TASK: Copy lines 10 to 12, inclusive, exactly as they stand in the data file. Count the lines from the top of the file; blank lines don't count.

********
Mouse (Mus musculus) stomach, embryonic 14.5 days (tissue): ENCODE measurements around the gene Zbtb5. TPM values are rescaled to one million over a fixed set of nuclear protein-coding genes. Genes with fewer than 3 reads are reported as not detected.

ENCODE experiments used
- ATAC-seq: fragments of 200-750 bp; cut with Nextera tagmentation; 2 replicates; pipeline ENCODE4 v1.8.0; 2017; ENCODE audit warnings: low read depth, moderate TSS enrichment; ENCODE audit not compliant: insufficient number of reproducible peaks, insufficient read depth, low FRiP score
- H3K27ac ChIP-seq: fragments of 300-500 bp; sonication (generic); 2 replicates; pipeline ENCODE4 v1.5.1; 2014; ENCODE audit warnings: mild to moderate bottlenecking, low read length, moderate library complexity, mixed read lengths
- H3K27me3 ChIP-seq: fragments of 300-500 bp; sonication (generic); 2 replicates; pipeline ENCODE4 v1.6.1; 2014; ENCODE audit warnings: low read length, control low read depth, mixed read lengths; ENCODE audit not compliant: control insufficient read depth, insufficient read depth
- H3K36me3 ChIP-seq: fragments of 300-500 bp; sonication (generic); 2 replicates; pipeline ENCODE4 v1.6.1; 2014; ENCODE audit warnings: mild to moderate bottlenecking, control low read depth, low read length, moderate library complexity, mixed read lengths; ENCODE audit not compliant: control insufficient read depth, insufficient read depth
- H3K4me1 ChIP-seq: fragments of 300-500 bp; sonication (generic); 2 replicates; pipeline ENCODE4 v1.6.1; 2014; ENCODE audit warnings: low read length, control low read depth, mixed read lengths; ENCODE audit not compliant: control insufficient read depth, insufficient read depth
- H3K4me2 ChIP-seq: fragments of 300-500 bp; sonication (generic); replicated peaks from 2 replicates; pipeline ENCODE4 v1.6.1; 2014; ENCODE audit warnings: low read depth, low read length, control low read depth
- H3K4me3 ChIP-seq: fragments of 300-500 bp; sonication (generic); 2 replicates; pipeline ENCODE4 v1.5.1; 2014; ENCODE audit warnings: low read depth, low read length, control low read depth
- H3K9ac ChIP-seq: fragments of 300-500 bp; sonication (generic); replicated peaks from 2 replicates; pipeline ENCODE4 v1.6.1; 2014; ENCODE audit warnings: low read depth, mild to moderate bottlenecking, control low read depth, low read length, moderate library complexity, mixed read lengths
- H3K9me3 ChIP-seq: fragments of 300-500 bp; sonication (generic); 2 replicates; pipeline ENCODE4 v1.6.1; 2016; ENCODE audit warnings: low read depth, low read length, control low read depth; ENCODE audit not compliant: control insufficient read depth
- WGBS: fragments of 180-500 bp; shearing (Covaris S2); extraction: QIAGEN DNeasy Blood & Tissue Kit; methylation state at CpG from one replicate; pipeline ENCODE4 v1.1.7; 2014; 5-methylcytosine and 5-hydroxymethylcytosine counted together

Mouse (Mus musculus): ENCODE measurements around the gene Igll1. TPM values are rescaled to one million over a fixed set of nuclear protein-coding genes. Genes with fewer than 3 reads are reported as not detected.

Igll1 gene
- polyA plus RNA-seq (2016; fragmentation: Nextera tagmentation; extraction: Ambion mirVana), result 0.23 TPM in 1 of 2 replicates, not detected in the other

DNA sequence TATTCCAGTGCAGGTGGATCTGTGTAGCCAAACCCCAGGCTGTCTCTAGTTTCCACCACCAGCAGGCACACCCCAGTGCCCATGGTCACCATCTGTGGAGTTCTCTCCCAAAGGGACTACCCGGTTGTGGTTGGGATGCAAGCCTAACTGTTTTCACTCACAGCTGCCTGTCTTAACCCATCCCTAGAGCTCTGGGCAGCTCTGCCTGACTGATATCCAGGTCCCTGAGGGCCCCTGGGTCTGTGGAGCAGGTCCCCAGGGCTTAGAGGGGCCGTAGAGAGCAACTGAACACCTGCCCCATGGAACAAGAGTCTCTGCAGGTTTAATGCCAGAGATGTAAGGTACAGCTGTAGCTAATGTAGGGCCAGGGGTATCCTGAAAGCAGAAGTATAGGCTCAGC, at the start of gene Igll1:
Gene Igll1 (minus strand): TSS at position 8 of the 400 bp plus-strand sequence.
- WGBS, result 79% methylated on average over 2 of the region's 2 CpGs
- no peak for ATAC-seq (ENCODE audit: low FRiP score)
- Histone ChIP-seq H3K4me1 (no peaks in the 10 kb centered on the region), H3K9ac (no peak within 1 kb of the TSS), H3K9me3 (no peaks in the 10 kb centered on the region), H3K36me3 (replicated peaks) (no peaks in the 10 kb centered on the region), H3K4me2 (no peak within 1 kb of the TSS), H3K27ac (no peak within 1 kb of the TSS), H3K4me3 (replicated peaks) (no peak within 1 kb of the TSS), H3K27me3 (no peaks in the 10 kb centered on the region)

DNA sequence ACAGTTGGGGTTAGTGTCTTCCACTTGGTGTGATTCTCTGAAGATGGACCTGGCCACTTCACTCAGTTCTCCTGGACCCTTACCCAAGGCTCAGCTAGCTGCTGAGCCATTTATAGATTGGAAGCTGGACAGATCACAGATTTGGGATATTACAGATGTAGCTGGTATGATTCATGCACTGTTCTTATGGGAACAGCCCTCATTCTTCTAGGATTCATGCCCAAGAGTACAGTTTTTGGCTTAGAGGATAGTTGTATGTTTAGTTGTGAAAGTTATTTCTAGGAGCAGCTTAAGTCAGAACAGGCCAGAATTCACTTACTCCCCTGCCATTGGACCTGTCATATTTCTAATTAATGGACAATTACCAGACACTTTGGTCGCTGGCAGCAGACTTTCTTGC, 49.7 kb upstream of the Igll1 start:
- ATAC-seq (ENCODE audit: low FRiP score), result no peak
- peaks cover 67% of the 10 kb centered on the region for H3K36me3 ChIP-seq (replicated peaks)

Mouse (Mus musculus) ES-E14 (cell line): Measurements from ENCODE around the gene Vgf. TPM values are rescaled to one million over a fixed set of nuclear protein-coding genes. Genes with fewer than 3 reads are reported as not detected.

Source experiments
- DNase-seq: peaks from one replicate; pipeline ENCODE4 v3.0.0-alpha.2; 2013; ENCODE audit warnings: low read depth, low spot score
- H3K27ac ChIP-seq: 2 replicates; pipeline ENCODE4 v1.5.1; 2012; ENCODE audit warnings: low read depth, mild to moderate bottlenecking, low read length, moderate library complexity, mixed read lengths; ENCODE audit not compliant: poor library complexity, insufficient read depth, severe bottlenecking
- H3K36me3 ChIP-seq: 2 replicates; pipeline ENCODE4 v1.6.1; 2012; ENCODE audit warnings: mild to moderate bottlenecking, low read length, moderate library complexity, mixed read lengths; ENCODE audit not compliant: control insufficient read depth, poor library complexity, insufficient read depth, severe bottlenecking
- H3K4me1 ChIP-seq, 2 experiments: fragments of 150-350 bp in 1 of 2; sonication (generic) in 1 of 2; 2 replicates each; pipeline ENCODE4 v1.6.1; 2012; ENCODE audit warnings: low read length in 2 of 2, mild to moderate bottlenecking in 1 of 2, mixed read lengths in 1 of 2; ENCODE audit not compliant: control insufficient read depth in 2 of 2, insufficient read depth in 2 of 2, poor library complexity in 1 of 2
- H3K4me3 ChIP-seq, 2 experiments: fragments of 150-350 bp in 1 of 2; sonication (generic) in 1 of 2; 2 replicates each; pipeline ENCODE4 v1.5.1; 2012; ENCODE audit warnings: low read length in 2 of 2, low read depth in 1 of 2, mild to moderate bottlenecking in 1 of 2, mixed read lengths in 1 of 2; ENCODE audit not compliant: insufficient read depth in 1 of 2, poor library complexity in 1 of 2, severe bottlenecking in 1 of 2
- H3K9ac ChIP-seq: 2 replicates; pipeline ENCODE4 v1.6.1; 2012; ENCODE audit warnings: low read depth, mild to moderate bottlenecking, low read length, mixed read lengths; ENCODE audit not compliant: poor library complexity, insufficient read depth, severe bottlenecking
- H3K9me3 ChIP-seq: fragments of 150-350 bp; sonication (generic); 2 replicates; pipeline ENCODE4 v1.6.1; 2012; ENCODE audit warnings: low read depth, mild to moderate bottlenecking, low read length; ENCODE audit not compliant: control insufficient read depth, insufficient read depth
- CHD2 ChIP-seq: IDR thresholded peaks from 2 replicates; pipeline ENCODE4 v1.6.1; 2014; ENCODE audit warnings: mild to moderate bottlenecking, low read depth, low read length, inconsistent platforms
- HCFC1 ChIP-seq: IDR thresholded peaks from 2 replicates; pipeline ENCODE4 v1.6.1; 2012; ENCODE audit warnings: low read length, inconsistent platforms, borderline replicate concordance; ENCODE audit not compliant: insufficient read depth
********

- H3K9ac ChIP-seq: fragments of 300-500 bp; sonication (generic); replicated peaks from 2 replicates; pipeline ENCODE4 v1.6.1; 2014; ENCODE audit warnings: low read depth, mild to moderate bottlenecking, control low read depth, low read length, moderate library complexity, mixed read lengths
- H3K9me3 ChIP-seq: fragments of 300-500 bp; sonication (generic); 2 replicates; pipeline ENCODE4 v1.6.1; 2016; ENCODE audit warnings: low read depth, low read length, control low read depth; ENCODE audit not compliant: control insufficient read depth
- WGBS: fragments of 180-500 bp; shearing (Covaris S2); extraction: QIAGEN DNeasy Blood & Tissue Kit; methylation state at CpG from one replicate; pipeline ENCODE4 v1.1.7; 2014; 5-methylcytosine and 5-hydroxymethylcytosine counted together